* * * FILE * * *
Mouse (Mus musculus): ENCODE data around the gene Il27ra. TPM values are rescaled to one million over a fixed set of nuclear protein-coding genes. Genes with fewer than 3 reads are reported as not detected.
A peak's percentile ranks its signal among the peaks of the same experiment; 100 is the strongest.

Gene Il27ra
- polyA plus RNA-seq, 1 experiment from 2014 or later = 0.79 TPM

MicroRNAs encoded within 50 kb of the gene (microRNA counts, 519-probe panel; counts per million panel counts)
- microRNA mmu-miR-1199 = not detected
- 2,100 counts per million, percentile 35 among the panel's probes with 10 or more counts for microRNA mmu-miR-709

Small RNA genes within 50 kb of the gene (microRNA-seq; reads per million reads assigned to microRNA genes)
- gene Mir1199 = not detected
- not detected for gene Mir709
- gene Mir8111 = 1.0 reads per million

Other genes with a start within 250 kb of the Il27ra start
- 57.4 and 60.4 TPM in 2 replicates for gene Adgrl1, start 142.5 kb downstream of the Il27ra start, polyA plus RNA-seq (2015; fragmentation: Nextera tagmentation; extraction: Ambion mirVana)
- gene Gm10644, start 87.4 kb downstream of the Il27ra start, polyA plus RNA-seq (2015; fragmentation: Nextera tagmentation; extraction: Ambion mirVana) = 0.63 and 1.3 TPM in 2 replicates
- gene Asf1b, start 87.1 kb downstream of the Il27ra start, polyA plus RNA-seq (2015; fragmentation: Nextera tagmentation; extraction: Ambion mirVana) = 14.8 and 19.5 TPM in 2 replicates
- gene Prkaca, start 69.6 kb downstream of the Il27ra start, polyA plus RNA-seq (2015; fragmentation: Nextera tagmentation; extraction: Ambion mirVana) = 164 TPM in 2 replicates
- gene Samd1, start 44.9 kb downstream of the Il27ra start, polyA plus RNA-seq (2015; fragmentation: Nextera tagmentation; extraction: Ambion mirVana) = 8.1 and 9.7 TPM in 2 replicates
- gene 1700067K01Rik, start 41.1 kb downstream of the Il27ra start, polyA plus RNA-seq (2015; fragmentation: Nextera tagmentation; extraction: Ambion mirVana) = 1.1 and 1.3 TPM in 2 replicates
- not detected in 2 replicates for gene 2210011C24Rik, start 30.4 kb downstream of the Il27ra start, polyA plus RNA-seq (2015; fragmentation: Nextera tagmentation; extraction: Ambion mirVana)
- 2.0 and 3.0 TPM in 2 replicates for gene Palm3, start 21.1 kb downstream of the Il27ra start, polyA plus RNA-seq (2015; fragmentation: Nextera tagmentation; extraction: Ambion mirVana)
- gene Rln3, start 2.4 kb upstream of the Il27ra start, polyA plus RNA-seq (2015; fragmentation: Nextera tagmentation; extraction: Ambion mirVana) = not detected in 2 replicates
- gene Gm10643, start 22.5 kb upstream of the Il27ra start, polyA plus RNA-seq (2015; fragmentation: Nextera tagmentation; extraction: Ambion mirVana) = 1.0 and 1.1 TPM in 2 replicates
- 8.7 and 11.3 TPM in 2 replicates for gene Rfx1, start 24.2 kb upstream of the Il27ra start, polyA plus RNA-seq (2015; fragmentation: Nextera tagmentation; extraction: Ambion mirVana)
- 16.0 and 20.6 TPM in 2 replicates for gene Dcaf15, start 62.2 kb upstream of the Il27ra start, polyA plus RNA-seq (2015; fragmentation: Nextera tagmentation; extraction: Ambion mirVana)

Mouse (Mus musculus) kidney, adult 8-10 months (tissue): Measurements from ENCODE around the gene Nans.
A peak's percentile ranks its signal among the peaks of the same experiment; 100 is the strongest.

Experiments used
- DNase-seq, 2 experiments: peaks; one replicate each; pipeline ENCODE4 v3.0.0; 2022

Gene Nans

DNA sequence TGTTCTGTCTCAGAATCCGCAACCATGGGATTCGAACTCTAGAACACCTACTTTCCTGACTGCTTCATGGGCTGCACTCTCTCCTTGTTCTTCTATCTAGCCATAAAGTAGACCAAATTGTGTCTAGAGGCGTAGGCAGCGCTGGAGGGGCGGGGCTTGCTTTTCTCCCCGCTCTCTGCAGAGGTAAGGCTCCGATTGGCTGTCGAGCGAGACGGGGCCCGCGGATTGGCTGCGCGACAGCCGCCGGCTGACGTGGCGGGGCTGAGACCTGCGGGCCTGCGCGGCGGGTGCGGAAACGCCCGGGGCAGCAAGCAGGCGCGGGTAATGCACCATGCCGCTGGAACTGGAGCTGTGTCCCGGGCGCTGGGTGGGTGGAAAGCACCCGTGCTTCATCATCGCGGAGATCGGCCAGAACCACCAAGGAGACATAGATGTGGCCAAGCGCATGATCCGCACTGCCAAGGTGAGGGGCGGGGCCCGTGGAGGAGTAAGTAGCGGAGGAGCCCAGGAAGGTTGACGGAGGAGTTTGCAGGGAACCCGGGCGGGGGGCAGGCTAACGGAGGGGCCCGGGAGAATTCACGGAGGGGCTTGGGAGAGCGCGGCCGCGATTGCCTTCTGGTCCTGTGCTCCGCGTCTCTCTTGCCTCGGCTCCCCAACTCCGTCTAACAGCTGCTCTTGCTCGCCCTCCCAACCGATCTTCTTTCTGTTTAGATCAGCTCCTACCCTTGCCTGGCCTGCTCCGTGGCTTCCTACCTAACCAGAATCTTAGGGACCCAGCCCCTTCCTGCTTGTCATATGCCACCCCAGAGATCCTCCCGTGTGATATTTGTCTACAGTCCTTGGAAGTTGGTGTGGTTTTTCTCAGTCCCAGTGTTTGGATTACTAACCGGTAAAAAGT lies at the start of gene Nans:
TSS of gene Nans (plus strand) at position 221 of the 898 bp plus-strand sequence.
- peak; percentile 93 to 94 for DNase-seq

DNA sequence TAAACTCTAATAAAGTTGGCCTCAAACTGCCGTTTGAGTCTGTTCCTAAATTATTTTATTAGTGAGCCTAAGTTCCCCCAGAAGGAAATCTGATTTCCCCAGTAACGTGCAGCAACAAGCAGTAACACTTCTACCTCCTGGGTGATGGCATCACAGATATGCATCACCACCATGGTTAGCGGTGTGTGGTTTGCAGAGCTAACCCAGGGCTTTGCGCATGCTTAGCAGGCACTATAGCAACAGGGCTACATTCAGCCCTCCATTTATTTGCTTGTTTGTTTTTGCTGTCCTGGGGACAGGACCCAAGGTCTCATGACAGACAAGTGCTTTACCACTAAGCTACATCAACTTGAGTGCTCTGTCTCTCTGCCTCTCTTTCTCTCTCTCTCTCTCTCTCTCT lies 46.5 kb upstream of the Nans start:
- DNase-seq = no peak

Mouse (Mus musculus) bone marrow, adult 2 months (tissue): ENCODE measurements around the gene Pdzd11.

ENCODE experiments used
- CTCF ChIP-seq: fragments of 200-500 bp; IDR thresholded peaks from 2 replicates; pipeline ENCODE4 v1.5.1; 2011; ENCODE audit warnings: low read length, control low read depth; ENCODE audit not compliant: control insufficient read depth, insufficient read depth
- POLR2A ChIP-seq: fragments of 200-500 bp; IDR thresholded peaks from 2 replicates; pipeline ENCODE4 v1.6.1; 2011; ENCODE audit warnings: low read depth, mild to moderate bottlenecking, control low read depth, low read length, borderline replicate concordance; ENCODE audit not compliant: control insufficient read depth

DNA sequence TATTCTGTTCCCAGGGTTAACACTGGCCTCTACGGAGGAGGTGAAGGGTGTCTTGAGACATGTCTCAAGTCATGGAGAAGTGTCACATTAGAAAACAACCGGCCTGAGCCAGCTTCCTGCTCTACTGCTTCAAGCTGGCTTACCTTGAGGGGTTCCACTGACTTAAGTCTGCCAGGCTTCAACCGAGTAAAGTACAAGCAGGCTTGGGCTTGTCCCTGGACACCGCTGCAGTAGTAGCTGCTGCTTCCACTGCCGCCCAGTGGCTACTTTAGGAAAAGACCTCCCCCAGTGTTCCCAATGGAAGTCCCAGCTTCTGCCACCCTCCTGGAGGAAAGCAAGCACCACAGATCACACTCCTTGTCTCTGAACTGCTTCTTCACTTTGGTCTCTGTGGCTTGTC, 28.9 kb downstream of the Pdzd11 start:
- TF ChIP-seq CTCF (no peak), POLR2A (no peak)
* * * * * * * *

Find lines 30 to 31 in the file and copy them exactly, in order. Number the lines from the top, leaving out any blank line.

DNA sequence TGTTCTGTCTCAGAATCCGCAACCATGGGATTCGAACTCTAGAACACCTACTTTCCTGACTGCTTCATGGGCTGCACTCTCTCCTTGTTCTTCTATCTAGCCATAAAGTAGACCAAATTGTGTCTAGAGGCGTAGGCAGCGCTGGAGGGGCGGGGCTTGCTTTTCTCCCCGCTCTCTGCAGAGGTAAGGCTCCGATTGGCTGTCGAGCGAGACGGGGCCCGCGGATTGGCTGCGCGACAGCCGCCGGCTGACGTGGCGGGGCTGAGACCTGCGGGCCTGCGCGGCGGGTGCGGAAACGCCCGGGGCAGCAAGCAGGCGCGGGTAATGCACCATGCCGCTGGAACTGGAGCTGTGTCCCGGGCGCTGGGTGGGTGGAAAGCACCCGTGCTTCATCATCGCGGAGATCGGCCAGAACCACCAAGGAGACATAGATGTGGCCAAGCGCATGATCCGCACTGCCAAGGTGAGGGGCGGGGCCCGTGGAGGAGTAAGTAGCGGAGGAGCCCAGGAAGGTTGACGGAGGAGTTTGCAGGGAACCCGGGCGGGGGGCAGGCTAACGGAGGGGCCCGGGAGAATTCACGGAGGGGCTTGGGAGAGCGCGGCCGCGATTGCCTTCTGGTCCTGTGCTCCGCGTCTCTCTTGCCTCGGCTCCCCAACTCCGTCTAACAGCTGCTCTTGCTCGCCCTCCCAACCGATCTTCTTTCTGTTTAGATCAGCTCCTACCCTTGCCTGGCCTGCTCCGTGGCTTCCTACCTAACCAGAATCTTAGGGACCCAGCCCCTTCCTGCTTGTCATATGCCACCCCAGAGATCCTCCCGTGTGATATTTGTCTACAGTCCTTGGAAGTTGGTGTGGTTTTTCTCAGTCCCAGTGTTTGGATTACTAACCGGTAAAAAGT lies at the start of gene Nans:
TSS of gene Nans (plus strand) at position 221 of the 898 bp plus-strand sequence.